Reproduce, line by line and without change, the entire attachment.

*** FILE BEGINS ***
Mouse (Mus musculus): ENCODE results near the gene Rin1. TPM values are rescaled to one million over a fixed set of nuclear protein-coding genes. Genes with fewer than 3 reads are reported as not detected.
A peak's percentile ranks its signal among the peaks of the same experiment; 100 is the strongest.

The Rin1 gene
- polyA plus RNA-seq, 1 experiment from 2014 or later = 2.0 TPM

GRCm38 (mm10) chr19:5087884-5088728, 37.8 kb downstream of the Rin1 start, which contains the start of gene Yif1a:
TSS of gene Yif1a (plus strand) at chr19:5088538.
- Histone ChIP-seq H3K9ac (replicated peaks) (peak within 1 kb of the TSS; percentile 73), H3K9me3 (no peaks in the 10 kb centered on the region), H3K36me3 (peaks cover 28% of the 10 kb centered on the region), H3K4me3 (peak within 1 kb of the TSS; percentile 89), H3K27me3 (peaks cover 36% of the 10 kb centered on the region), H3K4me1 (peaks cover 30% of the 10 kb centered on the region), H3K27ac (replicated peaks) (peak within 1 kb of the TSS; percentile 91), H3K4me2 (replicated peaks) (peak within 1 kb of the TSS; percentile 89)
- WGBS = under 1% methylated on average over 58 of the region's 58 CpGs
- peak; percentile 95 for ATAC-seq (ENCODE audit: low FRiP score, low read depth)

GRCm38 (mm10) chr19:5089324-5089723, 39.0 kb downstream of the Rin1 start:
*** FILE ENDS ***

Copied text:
Mouse (Mus musculus): ENCODE results near the gene Rin1. TPM values are rescaled to one million over a fixed set of nuclear protein-coding genes. Genes with fewer than 3 reads are reported as not detected.
A peak's percentile ranks its signal among the peaks of the same experiment; 100 is the strongest.

The Rin1 gene
- polyA plus RNA-seq, 1 experiment from 2014 or later = 2.0 TPM

GRCm38 (mm10) chr19:5087884-5088728, 37.8 kb downstream of the Rin1 start, which contains the start of gene Yif1a:
TSS of gene Yif1a (plus strand) at chr19:5088538.
- Histone ChIP-seq H3K9ac (replicated peaks) (peak within 1 kb of the TSS; percentile 73), H3K9me3 (no peaks in the 10 kb centered on the region), H3K36me3 (peaks cover 28% of the 10 kb centered on the region), H3K4me3 (peak within 1 kb of the TSS; percentile 89), H3K27me3 (peaks cover 36% of the 10 kb centered on the region), H3K4me1 (peaks cover 30% of the 10 kb centered on the region), H3K27ac (replicated peaks) (peak within 1 kb of the TSS; percentile 91), H3K4me2 (replicated peaks) (peak within 1 kb of the TSS; percentile 89)
- WGBS = under 1% methylated on average over 58 of the region's 58 CpGs
- peak; percentile 95 for ATAC-seq (ENCODE audit: low FRiP score, low read depth)

GRCm38 (mm10) chr19:5089324-5089723, 39.0 kb downstream of the Rin1 start: